Electrical Business

Good-bye and good riddance to Table 39 • Code File, June 2021

Unfortunately, Table 39 fundamentally violated other Rules in the code; specifically, in Sections 4, 8 and 14.

July 6, 2021
July 6, 2021
By David Pilon


July 6, 2021 – CE Code-Part I (2021 ed.) sees the deletion of Table 39, which provided information on the permitted size for 3-wire 120/240V and 120/208V service conductors for single dwellings, and feeder conductors or cables supplying single dwelling units of row housing, apartments, etc., and terminating on equipment having a conductor termination temperature of not less than 75 C.

This was not the CE Code’s first attempt at getting rid of this exemption, as it created more problems than it solved. First, a little history…

Prior to the CE Code 2012, Table 39 existed only as markings in Tables 2 and 4. When those tables where redone in the 2012 CE Code to clarify true ampacities, harmonize with the U.S. National Electrical Code (NEC), and introduce the temperature ratings under Rule 4-006, these markings were removed.

In Canada, there was a bit of a backlash to the removal of these markings, as it implied an increase in residential conductor sizes (which meant an increase in cost) with no data showing any issue with services “burning up”. So, in 2015, the CE Code brought in Table 39 to recreate the reduction in cable sizes for residential dwelling units.


Unfortunately, Table 39 fundamentally violated other Rules in the code; specifically, in Sections 4, 8 and 14.

Rule 4-004 instructs us how to determine acceptable conductor ampacity based on several installation criteria. For example, is the conductor in conduit, or directly buried; is it in a normal location or a high ambient location?

Once we have determined the installation type and location, we look at the load. Rule 8-106 covers demand factors and maximum circuit loading. Within residential calculations, it tells us the load is not to be considered continuous. Rule 8-104 states the calculated load shall not exceed the ampacity of the circuit, while the ampacity of the circuit is determined by the lesser of the conductor or the overcurrent device.

Therefore, we are already allowed to permit a greater calculated load on the service conductors over other types of services.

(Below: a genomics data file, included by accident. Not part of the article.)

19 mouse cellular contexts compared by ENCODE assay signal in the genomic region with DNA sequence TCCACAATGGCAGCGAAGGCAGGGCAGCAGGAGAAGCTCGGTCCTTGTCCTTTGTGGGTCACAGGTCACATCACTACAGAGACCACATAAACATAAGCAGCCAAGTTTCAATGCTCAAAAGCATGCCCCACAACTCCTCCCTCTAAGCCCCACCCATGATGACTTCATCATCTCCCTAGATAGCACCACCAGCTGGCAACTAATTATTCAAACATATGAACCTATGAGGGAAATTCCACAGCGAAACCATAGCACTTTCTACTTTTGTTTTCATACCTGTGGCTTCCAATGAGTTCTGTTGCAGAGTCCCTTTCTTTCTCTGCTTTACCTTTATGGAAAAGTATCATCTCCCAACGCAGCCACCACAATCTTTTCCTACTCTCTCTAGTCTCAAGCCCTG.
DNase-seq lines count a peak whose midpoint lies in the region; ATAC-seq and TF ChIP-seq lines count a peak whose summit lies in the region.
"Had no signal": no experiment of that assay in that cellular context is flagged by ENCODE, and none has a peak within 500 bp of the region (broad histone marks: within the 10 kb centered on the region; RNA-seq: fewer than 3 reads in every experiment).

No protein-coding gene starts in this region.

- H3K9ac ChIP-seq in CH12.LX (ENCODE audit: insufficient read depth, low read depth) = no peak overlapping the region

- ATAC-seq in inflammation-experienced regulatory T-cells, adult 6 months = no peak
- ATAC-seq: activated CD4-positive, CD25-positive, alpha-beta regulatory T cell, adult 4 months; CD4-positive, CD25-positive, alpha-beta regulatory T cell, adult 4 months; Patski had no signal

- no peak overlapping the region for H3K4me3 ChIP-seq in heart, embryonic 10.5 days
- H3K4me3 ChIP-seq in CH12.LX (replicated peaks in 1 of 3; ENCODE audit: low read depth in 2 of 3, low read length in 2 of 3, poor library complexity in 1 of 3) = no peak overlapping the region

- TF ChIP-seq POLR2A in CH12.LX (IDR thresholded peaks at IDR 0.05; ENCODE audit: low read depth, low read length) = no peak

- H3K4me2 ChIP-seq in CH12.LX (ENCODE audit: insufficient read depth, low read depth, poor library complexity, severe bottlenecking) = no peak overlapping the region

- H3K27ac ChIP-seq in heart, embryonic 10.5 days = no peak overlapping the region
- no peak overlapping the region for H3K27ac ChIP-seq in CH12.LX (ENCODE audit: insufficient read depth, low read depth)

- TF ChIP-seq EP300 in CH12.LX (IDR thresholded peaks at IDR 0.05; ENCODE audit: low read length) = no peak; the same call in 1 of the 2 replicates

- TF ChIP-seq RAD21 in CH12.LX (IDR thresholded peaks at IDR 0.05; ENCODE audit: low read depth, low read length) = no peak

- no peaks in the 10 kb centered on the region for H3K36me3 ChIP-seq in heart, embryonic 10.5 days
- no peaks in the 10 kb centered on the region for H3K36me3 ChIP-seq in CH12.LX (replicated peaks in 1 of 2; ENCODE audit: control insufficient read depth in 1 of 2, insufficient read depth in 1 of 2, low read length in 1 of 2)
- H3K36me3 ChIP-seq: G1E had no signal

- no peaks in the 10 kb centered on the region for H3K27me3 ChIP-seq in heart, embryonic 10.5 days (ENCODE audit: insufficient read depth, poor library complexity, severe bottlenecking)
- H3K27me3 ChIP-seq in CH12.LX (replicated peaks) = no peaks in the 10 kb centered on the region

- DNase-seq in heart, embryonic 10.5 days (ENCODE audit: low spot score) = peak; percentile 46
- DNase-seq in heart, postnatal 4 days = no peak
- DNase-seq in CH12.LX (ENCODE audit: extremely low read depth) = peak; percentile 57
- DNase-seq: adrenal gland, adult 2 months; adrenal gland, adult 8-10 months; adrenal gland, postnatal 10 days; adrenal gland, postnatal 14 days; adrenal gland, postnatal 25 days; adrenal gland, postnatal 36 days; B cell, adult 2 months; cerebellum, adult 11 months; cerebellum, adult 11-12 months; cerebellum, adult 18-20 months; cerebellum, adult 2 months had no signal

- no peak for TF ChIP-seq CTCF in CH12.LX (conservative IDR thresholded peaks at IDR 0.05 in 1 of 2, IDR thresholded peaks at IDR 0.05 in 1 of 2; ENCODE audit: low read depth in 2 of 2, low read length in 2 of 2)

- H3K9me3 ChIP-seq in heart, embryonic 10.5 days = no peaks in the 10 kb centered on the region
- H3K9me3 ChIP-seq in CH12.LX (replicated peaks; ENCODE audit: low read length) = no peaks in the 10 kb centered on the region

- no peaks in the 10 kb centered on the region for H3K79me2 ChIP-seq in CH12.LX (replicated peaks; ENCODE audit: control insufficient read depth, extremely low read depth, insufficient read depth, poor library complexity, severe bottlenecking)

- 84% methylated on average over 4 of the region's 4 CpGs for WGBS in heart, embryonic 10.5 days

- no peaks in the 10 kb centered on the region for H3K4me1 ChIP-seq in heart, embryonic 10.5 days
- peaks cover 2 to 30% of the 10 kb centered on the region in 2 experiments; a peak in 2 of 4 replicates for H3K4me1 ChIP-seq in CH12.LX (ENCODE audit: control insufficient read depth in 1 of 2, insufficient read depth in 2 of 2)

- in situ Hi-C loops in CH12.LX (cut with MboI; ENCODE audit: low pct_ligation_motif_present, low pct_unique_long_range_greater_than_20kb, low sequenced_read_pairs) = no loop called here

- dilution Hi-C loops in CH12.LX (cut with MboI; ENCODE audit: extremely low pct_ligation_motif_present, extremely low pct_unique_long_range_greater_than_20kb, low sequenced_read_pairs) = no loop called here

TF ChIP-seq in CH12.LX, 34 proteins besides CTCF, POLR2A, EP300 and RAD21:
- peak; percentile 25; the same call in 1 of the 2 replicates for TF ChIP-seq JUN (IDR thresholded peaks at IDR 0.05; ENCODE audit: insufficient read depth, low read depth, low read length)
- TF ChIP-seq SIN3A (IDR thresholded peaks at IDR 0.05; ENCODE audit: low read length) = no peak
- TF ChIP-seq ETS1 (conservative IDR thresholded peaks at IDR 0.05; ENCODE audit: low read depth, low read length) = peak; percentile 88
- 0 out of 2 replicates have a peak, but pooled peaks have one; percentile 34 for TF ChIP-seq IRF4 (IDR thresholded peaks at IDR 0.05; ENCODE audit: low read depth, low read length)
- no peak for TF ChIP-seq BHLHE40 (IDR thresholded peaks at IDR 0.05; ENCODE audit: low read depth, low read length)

Now we jump over to Rule 4-006, which states that conductors terminating on a breaker rated not more than 100A (unless marked) shall be considered under the 60 C column—which Table 39 does not even consider. And the base Rule 14-104 states the rating or setting of an overcurrent device shall not exceed the ampacity of the conductors it protects.

So, right from the get-go, we have a Table that violates at least three prominent rules… keystones in the code.

But we’ve been doing it this way for years, so why the sudden concern?

The interest in Table 39 and its shortcomings is not sudden, and has been discussed amongst Technical Committee members numerous times: Why are we still leaning on old Table allowances?

This Table serves no real purpose, and we still come across installations that are undersized because the contractor did not perform a service calculation. And consider the customer who paid for a 200A service, but the sticker states it is a 189A service and the breaker reads 200A—and isn’t tripping. Should we realistically expect the customer to understand what’s going on?

Then there is the confusion Table 39 would cause in the field when a contractor installs a service on a number of residences, then gets hired to install a service on a small commercial building. Without understanding the difference between the two applications, he will likely install a service in the commercial building that’s just like the one he installed in the homes. It won’t pass inspection, and he’ll have to replace the conductors.

Electric vehicle adoption—including associated charging infrastructure—is on the rise in our neighbourhoods, as is the number of appliances, televisions, and other technology in our homes, so we need to get the service right.

By deleting Table 39, there will be a conductor increase for residential service conductors. There is no concern for direct burial services, provided the you use the D Tables, where you will find a decrease in conductor sizes. The CE Code continues to provide options, and the deletion of Table 39 will only result in an increase in safety and equipment functionality.

David Pilon is manager, Electrical Inspections, at Technical Safety Authority, Saskatchewan (TSASK). He also serves as vice-chair of the Canadian Certified Electrical Inspector (CCEI) committee of the International Association of Electrical Inspectors (IAEI), Canadian Section. He can be reached at david.pilon@tsask.ca.

This column—along with other great content—appears in the June 2021 edition of Electrical Business Magazine. Even more back issues are located in our Digital Archive.

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